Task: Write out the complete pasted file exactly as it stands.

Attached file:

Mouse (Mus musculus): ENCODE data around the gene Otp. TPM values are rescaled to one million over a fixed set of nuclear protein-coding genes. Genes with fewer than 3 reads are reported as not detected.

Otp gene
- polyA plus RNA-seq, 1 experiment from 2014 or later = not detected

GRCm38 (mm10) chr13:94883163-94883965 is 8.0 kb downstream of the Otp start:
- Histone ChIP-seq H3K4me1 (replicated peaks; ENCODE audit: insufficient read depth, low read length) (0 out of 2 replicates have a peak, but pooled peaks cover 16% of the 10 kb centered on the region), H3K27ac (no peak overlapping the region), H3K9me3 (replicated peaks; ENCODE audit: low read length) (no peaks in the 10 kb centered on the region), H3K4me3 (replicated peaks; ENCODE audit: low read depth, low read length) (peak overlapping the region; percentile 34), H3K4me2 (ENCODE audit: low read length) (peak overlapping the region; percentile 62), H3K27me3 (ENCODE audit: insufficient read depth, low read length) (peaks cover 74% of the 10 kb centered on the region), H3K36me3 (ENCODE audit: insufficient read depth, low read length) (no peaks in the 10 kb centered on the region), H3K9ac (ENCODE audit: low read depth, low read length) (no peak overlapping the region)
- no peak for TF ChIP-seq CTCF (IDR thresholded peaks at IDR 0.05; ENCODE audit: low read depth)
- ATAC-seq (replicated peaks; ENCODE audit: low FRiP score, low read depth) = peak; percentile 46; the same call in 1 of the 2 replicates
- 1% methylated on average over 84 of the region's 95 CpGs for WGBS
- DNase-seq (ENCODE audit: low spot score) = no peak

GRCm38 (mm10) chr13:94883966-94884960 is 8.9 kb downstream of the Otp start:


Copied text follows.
Mouse (Mus musculus): ENCODE data around the gene Otp. TPM values are rescaled to one million over a fixed set of nuclear protein-coding genes. Genes with fewer than 3 reads are reported as not detected.

Otp gene
- polyA plus RNA-seq, 1 experiment from 2014 or later = not detected

GRCm38 (mm10) chr13:94883163-94883965 is 8.0 kb downstream of the Otp start:
- Histone ChIP-seq H3K4me1 (replicated peaks; ENCODE audit: insufficient read depth, low read length) (0 out of 2 replicates have a peak, but pooled peaks cover 16% of the 10 kb centered on the region), H3K27ac (no peak overlapping the region), H3K9me3 (replicated peaks; ENCODE audit: low read length) (no peaks in the 10 kb centered on the region), H3K4me3 (replicated peaks; ENCODE audit: low read depth, low read length) (peak overlapping the region; percentile 34), H3K4me2 (ENCODE audit: low read length) (peak overlapping the region; percentile 62), H3K27me3 (ENCODE audit: insufficient read depth, low read length) (peaks cover 74% of the 10 kb centered on the region), H3K36me3 (ENCODE audit: insufficient read depth, low read length) (no peaks in the 10 kb centered on the region), H3K9ac (ENCODE audit: low read depth, low read length) (no peak overlapping the region)
- no peak for TF ChIP-seq CTCF (IDR thresholded peaks at IDR 0.05; ENCODE audit: low read depth)
- ATAC-seq (replicated peaks; ENCODE audit: low FRiP score, low read depth) = peak; percentile 46; the same call in 1 of the 2 replicates
- 1% methylated on average over 84 of the region's 95 CpGs for WGBS
- DNase-seq (ENCODE audit: low spot score) = no peak

GRCm38 (mm10) chr13:94883966-94884960 is 8.9 kb downstream of the Otp start: